Since you’re using ArcGIS Online, your natural instinct is to go to the documentation and search for “create empty feature service.” You find a section of documentation called Publish an empty hosted feature layer. Steps 1 and 2 go by quickly - no sweat. But then you get to Step 3 and you can't go forward. You find yourself saying things like, “I don’t have an existing feature layer that is right,” or “this template just doesn’t work at all for what I want to do. It’s going to take way too much time to get this to work. This should be easier. Sigh.”Pssst… Here’s the secret. Every named user for an ArcGIS Online Organization account has access to developers.arcgis.com. Go to the website and sign in from the upper-right corner using your ArcGIS Online Organization username and password. Once signed in, you will see options to the left of your profile. Hover over the options until you see Hosted Data.
My Hosted Data section of developers.arcgis.com
Once in Hosted Data, you will find the answer that you’ve been looking for: a super quick, super simple way to create an empty feature service. Clicking either 'Create a Feature Service' or 'New Feature Service' will launch the same wizard to guide you through the process.
Enter the service’s Title, Description, Geometry Type, and Tags. Also be sure to set the service’s Default Extent.
New Feature Service section of developers.arcgis.com
In Step 2 of the wizard, add the Field Alias, Field Name, and Data Type for each field of the service. Fields can be marked as Required or left as optional.
Create Fields section of developers.arcgis.com
Select the renderer for your new service. Renderers define the visual display of your data when you are using the ArcGIS SDKs as well as how the service will look when initially added to the map viewer. You can override your chosen renderer in the SDKs and map viewer at any time. View this service in the ArcGIS.com map viewer to configure a custom renderer.
Review and publish your service.
Review and Publish service section of developers.arcgis.com
Your service has been published and is ready for data collection. Add it to ArcGIS Online and give it a spin!
Edit empty feature service from developers.arcgis.com in ArcGIS Online
As an ArcGIS Server Support Analyst, I often assist customers with web traffic related incidents. While there are many applications available to monitor and capture web traffic from an internet browser, I have found Fiddler (a popular freeware solution) to be invaluable in troubleshooting web applications that fail to display some or all of a web map.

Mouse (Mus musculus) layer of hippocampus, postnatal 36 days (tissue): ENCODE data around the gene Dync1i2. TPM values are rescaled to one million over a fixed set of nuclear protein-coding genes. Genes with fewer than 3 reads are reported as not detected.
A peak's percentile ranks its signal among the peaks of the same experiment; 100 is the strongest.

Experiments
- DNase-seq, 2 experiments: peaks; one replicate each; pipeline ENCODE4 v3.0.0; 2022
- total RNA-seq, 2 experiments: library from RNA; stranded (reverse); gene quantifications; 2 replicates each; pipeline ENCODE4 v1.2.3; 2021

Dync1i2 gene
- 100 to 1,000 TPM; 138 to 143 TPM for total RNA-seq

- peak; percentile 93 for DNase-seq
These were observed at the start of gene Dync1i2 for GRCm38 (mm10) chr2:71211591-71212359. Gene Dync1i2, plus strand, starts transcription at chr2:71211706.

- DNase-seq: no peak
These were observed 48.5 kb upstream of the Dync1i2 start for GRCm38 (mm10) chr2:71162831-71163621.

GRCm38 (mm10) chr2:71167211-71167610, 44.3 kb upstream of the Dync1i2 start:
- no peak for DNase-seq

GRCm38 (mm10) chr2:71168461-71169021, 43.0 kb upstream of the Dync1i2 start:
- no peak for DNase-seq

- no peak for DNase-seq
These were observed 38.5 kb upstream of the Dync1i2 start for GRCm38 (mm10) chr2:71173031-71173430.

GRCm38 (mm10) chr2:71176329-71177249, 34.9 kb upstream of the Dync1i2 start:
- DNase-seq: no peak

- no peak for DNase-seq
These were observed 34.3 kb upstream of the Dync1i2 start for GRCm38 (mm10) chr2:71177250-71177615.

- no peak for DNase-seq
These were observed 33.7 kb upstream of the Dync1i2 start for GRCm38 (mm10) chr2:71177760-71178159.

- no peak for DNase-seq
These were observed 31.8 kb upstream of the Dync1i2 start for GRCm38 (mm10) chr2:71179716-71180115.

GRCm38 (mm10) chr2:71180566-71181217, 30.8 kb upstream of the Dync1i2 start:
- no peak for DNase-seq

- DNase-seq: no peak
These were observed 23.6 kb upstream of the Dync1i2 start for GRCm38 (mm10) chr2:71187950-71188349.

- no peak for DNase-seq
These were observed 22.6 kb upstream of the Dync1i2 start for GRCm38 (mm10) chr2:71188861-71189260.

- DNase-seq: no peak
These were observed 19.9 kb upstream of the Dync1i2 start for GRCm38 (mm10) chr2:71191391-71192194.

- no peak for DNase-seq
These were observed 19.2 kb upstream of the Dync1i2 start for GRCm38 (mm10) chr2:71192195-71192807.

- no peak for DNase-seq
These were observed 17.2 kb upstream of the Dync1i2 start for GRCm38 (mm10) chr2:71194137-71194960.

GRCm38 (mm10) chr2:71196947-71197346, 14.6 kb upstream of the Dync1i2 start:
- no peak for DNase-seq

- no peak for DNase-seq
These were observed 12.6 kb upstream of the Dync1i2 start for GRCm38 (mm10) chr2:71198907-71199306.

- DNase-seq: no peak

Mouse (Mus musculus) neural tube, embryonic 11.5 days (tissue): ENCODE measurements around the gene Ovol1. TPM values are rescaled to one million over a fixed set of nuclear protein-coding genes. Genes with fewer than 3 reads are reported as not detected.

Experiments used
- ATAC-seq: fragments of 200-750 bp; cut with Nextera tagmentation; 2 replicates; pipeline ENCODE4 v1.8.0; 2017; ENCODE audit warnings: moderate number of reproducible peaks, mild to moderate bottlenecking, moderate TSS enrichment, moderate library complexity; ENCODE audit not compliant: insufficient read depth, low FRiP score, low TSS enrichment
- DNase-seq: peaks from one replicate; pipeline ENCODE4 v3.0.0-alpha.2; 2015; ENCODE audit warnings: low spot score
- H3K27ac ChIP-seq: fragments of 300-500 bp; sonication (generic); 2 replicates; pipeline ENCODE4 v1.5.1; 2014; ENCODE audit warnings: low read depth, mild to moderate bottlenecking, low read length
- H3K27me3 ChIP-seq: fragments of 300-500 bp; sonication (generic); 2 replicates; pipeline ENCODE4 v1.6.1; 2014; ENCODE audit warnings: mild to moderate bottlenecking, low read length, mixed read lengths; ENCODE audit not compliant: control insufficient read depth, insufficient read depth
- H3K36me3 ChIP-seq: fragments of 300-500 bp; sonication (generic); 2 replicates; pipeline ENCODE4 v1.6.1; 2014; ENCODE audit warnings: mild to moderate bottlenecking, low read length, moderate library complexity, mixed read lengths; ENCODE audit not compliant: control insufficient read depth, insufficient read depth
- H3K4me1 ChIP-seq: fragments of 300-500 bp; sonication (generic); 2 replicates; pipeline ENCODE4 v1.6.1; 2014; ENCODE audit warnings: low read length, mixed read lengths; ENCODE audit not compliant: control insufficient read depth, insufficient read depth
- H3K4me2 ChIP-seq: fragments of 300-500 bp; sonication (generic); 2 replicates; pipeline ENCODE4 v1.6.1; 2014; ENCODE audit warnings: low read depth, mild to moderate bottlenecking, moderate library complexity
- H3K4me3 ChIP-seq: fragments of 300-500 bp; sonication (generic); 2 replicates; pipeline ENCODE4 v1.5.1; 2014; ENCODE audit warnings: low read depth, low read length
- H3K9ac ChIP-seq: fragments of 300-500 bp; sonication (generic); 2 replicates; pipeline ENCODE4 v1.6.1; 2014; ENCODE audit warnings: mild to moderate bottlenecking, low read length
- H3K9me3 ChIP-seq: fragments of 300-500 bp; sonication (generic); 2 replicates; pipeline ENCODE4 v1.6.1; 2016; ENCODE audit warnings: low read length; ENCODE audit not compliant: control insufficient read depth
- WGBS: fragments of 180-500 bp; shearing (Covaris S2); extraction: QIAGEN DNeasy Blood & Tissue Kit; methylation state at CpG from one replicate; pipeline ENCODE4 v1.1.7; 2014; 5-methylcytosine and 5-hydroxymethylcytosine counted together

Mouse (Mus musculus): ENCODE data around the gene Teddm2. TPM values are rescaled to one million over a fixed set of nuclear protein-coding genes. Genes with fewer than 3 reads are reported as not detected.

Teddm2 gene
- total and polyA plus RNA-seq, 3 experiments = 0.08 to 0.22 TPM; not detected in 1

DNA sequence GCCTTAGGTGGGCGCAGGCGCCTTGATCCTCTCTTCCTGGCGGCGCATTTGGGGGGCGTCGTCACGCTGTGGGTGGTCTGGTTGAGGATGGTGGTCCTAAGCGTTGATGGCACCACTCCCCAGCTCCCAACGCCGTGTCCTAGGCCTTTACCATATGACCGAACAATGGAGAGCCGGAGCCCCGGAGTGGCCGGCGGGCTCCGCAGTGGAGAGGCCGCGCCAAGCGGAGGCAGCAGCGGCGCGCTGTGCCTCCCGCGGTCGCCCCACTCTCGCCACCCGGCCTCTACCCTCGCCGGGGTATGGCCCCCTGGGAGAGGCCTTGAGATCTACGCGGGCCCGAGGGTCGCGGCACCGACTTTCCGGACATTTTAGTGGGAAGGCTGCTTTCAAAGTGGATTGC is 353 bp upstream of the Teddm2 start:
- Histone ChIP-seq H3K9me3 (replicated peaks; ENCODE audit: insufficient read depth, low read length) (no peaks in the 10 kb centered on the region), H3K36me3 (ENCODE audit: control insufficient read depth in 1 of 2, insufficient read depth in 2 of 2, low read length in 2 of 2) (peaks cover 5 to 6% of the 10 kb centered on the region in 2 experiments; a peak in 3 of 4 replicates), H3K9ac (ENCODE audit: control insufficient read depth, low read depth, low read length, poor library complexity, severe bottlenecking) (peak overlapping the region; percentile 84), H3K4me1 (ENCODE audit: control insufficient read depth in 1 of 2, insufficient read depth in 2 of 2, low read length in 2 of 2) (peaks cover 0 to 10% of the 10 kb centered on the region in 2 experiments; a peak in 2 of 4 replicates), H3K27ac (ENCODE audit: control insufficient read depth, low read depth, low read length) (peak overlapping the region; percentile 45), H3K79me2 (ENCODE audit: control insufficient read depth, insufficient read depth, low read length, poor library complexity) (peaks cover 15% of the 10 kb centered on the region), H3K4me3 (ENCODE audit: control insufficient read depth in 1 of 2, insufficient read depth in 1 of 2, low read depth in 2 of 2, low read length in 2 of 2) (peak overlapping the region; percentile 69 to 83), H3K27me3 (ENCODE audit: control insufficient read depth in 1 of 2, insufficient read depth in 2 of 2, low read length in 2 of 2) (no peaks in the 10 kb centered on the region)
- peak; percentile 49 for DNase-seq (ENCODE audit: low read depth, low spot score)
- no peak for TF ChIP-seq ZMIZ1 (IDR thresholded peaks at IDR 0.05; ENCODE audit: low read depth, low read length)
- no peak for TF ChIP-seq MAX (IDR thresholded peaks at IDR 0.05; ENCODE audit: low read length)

This works fine on Windows machines where Fiddler can be installed and work with the Windows browsers, but what happens if the web application is being accessed from an iPhone or iPad? Fortunately Fiddler provides an option where it can be installed on another machine and configured as a proxy server to capture the web traffic from these types of mobile devices.
NOTE: This configuration assumes there is a Wi-Fi network available for the connecting mobile device. From this Wi-Fi network, the mobile device needs to be able to communicate with the machine that has Fiddler installed.
To configure Fiddler to capture web traffic from iOS devices, just follow these steps.
Open Fiddler. Click Tools, Fiddler Options...
Select the Connections tab. Fiddler listens on port 88888 by default but can be changed here if needed. Make sure the 'Allow remote computers to connect' option is checked. It is not checked by default.
Click OK. You will need to close and re-open Fiddler for the changes to take effect.
Once Fiddler is re-opened, make sure it is capturing traffic by clicking on File. The Capture Traffic option should have a checkmark next to it. It will also say ‘Capturing’ at the bottom left corner of the Fiddler window.
Now that Fiddler is ready, we need to configure the mobile device to use Fiddler as a proxy server. The following screen-shots are from an iPad but the same concept can be applied to other mobile devices. On the iPad, tap on the Settings icon from the main screen and tap on Wi-Fi. This will display the Wi-Fi network it is currently connected to. Tap on the arrow next to the active Wi-Fi network (as circled below) to get to the details screen.
At the bottom of the network details screen, tap on the 'Manual' button under HTTP Proxy.
Type in the IP address (or hostname) of the machine with Fiddler running and the port number of 8888. This will route all network traffic from the mobile device through Fiddler. Now ArcGIS for iOS can be opened and access to basemaps and map services will be captured.
As an ArcPad Support Analyst, I find myself answering a lot of questions about deploying software to mobile devices. One popular question I often hear is:
"How do I install ArcPad on a mobile device without having to reinstall ArcPad?"
This is usually followed by:
"What elements need to be installed to run ArcPad on a specific mobile device?"
Luckily, there are some simple answers to these frequently asked questions. For the first question, you’re probably familiar with the “Deploy ArcPad on your Mobile Device” option that appears when you’re installing ArcPad on your desktop. This is not the only way to deploy ArcPad to a mobile device. If you already have the ArcPad software installed and registered on your desktop, you can use a tool called the “ArcPad Deployment Manager” to deploy ArcPad to mobile units.
All you have to do is connect your mobile device to a USB port on the computer that has ArcPad installed. This will open communication between the desktop and the mobile device through either Windows ActiveSync (XP) or Windows Mobile Device Center (Win7 & Vista).
Then, all you have to do is activate the “ArcPad Deployment Manager” by navigating to Start > All Programs > ArcGIS > ArcPad (8.0 SP4 or 10.0 SP2) > ArcPad Deployment Manager.
The Deployment Manager will open and this is where you’ll ask yourself “What elements need to be installed to run ArcPad on a specific mobile device?”
After having spent years working with and troubleshooting ArcPad, I have compiled a list (both required and personally recommended) of items that I suggest installing. When making a decision about which items to check off within the ArcPad Deployment Manager, refer to the following illustration:NOTE: If you’re installing a language pack, ArcPad has to be deployed on the device first.